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Wednesday, November 12, 2014

SU Nursing Earns $299K to Expand 'Standardized Patient' Training Statewide

SU Nursing Department SALISBURY, MD---When Salisbury University nursing students enter the psychiatric/mental health lab inside the campus’ Richard A. Henson Medical Simulation Center, they are greeted by a “patient” who may be depressed, schizophrenic, manic or even suicidal.

Their interactions are recorded and discussed later with faculty and peers, and the students learn that identifying and caring for individuals with behavioral and mental health issues goes hand-in-hand with addressing clinical needs.

The SU Nursing Department has received $299,983 from the Maryland Higher Education Commission (MHEC) to expand this “Standardized Patient Experience” training across the state.

Over the next two years, Drs. Debra Webster and Lisa Seldomridge will develop a series of web-based toolkits for other faculty to use to teach students the essential skills for “mental health” nursing.

“In the center, our ‘patients’ are actors who are trained to portray individuals with various mental health disorders,” Webster said. “What we will be creating are six video vignettes featuring these actors that students at other campuses may watch for their assignments. We’ll also have accompanying learning objectives, pre-experience assessments, feedback rubrics and follow-up activities.”

The toolkits are designed to prepare students for real clinical experiences, to substitute for live experiences when necessary, to augment instruction for students who need additional experience, and to ensure that all students are exposed in some way to caring for those with mental health issues.

During the first year, toolkits will be developed to teach students how to establish a therapeutic relationship and professional boundaries, manage hallucinations and delusions, and assess suicide risk.  In the second year, toolkits will be added to address crisis management skills, including communication, trauma assessment and safety.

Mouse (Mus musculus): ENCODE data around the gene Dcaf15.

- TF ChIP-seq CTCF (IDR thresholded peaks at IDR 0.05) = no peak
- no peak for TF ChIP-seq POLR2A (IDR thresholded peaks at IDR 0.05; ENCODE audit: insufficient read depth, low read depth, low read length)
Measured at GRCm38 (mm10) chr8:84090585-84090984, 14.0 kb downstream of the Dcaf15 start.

“The toolkits will be available for faculty in all Maryland nursing programs,” said Seldomridge, department chair. “By sharing resources, maximizing faculty time and using common learning activities, we hope to prepare more future nurses with the skills to provide safe and quality care for people with all types of mental health needs.”

Students, alumni and community members are among those who have trained to work as standardized patients at SU.  One, Faith Sullivan, said: “One of my favorite parts is seeing how [students] react and respond to things that happen in the session; I’m always impressed by the smart and compassionate choices they make while thinking on their feet.” Another, Jan Bellistri, added: “The simulation experience gives me a chance to play a small role in preparing students for challenges that may arise in their careers. I always tell them that no matter what field of nursing they enter, they will use these tools to communicate and be empathetic and supportive to patients and their families.”

Pictured is Bellistri (center) with Webster (right) and another standardized patient volunteer, who is explaining the simulation experience during an event at SU's Simulation Center. 

The grant is part of the Nurse Support Program II administered by MHEC since 2005 to address the shortage of nursing faculty that in turn limits the number of nurses earning degrees in the state.  This is the fourth NSP II grant totaling more than $2.25 million that Seldomridge and the SU Nursing Department have received.

For more information, call 410-453-6030 or visit the SU website at www.salisbury.edu.    


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